Nola and Dombrowski discuss the free-agent process that led to a 7-year deal

Nola and Dombrowski discuss the free-agent process that led to a 7-year deal originally appeared on NBC Sports Philadelphia

It might not appear this way now, but Dave Dombrowski wasn't confident when the offseason began that the Phillies would be able to lock up Aaron Nola long-term — much less find common ground on a contract on November 19, five days before Thanksgiving and two weeks before MLB’s Winter Meetings.

Hopeful? Yes. Convinced? No.

“I wasn’t confident,” the Phillies’ president of baseball operations said Monday afternoon at a press conference to announce Nola’s new seven-year, $172 million contract.

"Even though I knew that Aaron loved it here, anytime someone enters free agency, you never know what might happen. So no, I wasn't confident by any means. I was hopeful and thought it would be a great decision that worked out for everybody."

Teams were charging hard after Nola, with the Braves and Dodgers reportedly making offers similar to the Phillies', while the Cardinals also checked in with Nola's camp and the Red Sox were believed to be lurking as well. Everyone needs starting pitching. Nola was one of the top three arms on the free-agent market. The list of suitors would have only grown.

Just after the season ended, Braves president of baseball ops Alex Anthopoulos made clear that Atlanta's payroll would rise and that starting pitching was a target. In recent days, the Braves cleared out 40-man roster spots by trading right-hander Kyle Wright to the Royals and non-tendering seven players, the most of any team.

"It was most important that we kept him for ourselves, but I sure wouldn't have wanted him to go to Atlanta either, somebody that's in your own division," Dombrowski said. "There were other clubs interested in him, too, there were a lot of them. I would not have looked forward to having a pitcher of his ilk face us."

Nola could have potentially found more money elsewhere — either in annual average salary, total value or both — but that was not the only factor for the Louisiana kid who's adjusted to the Northeast, gotten married and made a home away from home over the last decade.

"I've always wanted to be a Phillie, I've always been a Phillie. This is the only place we had our eyes set on," he said. "It was the most comfortable place for me. Everybody in this organization has been so committed to winning, so committed to the players. The relationships I've made are going to last a lifetime. I feel like it would be hard to get away from those people.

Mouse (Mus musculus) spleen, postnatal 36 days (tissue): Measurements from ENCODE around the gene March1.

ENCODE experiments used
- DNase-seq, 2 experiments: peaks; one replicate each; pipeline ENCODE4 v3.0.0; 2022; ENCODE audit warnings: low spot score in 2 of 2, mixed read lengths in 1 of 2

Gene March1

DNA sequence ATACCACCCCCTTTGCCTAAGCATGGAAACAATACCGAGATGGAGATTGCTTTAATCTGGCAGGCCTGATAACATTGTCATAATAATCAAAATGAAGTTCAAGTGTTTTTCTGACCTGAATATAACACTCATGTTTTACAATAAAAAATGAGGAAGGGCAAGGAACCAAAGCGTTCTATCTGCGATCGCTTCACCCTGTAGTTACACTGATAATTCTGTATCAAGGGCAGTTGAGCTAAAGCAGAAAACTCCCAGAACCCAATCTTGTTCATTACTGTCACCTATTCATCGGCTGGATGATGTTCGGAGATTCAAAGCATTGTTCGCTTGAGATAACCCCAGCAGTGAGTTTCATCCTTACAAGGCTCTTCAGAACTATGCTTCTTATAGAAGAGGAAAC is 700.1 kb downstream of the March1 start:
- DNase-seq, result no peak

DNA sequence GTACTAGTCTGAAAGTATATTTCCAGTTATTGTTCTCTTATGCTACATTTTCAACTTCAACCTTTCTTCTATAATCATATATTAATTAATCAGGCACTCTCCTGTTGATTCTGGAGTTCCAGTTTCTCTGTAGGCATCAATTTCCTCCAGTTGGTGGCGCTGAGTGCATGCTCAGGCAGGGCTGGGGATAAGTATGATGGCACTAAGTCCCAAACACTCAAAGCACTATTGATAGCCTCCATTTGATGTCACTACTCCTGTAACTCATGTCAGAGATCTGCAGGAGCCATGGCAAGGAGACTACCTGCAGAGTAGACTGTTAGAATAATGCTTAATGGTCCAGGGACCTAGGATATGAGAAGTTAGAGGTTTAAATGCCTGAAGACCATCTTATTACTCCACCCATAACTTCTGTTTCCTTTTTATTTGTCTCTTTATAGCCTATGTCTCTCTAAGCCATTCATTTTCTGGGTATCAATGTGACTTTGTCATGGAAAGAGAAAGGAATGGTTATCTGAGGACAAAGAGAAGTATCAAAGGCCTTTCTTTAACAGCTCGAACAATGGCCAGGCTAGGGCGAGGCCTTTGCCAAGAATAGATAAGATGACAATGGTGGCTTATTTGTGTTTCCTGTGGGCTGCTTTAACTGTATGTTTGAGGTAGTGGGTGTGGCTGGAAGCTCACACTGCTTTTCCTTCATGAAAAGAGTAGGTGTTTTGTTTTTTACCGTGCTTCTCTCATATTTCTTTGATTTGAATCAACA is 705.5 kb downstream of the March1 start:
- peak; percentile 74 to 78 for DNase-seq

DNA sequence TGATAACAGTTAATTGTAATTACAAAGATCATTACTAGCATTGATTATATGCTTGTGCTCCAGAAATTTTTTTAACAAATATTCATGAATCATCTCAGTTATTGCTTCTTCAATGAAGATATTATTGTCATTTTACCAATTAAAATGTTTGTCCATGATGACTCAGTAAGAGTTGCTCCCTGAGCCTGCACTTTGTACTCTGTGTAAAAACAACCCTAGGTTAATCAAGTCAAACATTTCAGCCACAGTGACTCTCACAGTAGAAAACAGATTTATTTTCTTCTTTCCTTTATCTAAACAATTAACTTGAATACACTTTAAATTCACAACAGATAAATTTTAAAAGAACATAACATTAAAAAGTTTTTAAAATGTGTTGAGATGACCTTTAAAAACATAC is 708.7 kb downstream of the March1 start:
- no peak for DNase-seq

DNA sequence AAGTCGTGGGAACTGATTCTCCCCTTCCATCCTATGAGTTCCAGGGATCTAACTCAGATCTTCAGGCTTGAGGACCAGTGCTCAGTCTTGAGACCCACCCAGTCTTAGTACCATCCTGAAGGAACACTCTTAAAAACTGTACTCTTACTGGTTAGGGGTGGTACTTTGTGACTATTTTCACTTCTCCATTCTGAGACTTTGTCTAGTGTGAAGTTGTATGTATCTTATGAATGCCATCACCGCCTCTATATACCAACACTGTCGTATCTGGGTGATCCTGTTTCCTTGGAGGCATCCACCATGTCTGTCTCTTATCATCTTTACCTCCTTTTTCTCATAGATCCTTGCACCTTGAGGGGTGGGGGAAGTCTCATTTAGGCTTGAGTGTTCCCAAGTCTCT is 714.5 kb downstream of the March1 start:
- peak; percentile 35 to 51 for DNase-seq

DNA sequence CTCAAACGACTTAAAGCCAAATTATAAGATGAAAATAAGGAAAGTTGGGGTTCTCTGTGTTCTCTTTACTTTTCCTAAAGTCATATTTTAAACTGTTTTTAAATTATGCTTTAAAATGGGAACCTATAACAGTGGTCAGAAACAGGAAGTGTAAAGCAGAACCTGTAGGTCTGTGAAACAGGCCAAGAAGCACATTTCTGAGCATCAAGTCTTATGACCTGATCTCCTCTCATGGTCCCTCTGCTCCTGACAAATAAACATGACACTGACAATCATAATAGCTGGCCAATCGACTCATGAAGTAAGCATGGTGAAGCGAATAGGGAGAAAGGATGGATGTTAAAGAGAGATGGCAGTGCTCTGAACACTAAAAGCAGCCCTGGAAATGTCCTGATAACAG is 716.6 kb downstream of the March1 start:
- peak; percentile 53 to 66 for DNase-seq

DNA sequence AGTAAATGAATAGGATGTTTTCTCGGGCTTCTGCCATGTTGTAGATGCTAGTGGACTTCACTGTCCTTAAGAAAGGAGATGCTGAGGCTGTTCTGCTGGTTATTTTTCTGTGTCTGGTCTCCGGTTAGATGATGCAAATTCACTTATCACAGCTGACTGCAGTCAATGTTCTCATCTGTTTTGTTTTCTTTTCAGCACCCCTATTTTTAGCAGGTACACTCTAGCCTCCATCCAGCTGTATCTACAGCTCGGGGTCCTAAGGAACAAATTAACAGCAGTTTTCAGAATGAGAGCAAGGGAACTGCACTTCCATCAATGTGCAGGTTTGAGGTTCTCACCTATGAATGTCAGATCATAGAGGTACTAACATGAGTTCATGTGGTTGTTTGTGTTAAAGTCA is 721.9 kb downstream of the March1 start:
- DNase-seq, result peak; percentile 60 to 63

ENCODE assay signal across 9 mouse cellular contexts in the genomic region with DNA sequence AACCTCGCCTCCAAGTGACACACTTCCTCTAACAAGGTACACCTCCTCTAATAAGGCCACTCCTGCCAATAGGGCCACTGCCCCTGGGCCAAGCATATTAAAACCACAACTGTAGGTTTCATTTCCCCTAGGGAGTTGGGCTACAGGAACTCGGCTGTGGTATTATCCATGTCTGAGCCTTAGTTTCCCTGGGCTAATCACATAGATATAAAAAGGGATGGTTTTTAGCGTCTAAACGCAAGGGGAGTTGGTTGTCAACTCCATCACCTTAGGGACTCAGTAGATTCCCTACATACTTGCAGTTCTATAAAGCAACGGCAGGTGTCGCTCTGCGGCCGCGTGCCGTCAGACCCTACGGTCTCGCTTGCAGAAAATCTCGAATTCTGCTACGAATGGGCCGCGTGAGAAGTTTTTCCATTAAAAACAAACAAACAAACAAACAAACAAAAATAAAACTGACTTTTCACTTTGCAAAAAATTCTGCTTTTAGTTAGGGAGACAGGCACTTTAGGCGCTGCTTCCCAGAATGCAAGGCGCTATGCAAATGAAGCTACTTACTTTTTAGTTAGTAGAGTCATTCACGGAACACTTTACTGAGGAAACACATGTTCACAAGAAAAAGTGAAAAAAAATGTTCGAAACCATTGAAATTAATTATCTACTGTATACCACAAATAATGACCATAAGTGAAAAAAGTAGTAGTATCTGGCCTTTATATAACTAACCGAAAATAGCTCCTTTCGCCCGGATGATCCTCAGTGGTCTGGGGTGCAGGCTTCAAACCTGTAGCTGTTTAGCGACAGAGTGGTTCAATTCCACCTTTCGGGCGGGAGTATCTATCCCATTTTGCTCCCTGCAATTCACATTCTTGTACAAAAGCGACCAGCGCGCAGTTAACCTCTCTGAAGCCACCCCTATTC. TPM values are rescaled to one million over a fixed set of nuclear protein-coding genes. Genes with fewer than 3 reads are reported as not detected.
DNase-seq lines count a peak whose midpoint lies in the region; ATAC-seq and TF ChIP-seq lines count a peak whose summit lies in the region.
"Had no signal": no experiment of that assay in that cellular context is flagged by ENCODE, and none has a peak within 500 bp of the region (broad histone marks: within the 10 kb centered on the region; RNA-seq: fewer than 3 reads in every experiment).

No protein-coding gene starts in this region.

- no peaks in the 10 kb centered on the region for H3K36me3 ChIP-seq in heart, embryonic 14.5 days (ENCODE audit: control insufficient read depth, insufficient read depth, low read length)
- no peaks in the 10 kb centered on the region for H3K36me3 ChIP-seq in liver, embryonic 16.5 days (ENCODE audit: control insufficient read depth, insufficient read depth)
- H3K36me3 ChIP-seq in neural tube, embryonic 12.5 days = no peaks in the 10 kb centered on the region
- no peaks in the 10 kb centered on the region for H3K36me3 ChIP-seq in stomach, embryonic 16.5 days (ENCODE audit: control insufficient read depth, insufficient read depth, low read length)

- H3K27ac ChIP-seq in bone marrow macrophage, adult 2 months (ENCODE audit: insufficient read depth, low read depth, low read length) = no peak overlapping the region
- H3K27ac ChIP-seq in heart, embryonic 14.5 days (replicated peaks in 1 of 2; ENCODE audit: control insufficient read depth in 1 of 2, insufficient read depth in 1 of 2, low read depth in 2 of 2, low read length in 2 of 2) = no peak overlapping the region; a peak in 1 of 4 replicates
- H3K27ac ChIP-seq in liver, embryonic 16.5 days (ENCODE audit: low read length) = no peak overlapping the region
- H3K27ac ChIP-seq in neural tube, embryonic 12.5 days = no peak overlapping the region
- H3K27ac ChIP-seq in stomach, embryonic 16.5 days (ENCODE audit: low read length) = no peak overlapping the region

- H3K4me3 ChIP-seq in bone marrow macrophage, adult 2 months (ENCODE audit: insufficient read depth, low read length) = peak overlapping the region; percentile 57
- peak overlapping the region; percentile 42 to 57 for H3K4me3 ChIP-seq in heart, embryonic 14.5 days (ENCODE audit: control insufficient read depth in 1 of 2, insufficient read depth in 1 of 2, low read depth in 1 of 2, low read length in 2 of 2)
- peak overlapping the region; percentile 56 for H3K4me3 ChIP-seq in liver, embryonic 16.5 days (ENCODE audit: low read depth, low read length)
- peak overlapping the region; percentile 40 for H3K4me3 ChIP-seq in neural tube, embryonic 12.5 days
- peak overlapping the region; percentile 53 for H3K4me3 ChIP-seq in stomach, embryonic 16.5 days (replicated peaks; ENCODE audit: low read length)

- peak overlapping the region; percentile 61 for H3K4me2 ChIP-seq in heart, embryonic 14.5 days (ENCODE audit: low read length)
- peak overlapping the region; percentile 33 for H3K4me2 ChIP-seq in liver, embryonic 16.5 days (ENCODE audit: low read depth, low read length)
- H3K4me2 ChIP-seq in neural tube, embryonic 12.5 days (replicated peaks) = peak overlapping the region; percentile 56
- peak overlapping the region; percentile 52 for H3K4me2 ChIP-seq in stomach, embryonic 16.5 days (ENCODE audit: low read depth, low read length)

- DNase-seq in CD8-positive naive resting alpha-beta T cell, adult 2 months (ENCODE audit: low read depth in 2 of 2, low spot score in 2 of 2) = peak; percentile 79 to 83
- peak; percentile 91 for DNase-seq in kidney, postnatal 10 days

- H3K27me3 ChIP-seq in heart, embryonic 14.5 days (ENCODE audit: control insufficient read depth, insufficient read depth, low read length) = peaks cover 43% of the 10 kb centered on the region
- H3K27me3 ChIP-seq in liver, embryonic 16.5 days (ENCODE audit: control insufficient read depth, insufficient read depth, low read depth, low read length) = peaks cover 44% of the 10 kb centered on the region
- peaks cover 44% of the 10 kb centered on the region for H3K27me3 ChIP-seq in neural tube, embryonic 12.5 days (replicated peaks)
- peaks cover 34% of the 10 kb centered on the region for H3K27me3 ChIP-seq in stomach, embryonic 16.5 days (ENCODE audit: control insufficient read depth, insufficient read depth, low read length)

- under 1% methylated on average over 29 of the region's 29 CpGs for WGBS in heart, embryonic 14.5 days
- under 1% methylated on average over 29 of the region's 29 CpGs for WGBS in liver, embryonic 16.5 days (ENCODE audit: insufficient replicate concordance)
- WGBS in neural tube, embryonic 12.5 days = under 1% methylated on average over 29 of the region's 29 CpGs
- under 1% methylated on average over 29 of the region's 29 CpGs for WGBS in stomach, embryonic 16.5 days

"It's not really about the money for me, it's being in a place we want to be for the next seven years. That part is more important to me, the relationships and memories I've made over here and that we've made as a team. That trumps (money)."

Relationships notwithstanding, seven years and $172 million is still a ton of coin, more years and dollars than the Phillies have ever given a pitcher. There is a high likelihood that Nola will deal with injury at some point over the life of the contract, it's just the reality of throwing so many pitches year after year. He leads the National League in innings since 2018 and hasn't missed a start in six seasons. The Phillies will continue to cross their fingers that Nola will remain so durable, but paying any pitcher this kind of money is a risk. It would have been a risk with Nola, Blake Snell, Sonny Gray, Yoshinobu Yamamoto or any arm the Phillies might have traded for.

"When you evaluate these sorts of things, you have to start with the makeup, and I don't know if anyone in the game has better makeup than Aaron Nola," general manager Sam Fuld said.

One of the most important pieces of the Phillies' success in 2022 and 2023 was the health of Zack Wheeler and Nola, the top two workhorses in the NL. Father Time comes for every pitcher and the decline isn't always gradual. Sometimes it's sudden, as it was for Roy Halladay, Madison Bumgarner, Tim Lincecum and James Shields in recent years, just to name a few.

There is no way to guarantee health, but both Nola and Dombrowski talked Monday about the value of Nola just backing off sometimes.

"Definitely thought about that and I hope I age well, for sure," Nola said. "I'm going to do everything I can to stay durable. I feel like I have some ways I can make myself healthy and stay healthy, but it's all about what I need to do and don't need to do. If I'm too tired, there's no set thing I have to do every single day anymore. I learned early in my career that doesn't work for me. Finding my routine early in my career has helped me out a lot."

Nola's contract runs through 2030, the year before Bryce Harper's expires. The Phillies now have seven players earning at least $20 million annually and Taijuan Walker isn't far behind at $18M per year.

A huge chunk of the team is in place. The rotation is set one through five with Wheeler, Nola, Ranger Suarez, Walker and Cristopher Sanchez. Eight of nine everyday positions are claimed and the final outfield spot could be filled internally if Johan Rojas shows enough offensive improvement in spring training.

What else is on the horizon for the Phillies this offseason?

"I think the way we will now look at it is we're in a position where we can evaluate a lot of different things that could make our club better," Dombrowski said. "We don't really have a glaring spot that we needed to fill like we needed a starting pitcher. We're pretty deep in our bullpen, but of course you could always be better. Our position players, our infield is basically set. Outfield, we have a little bit of a question. We don't really have a glaring need but we will continue to look to see how we can get better."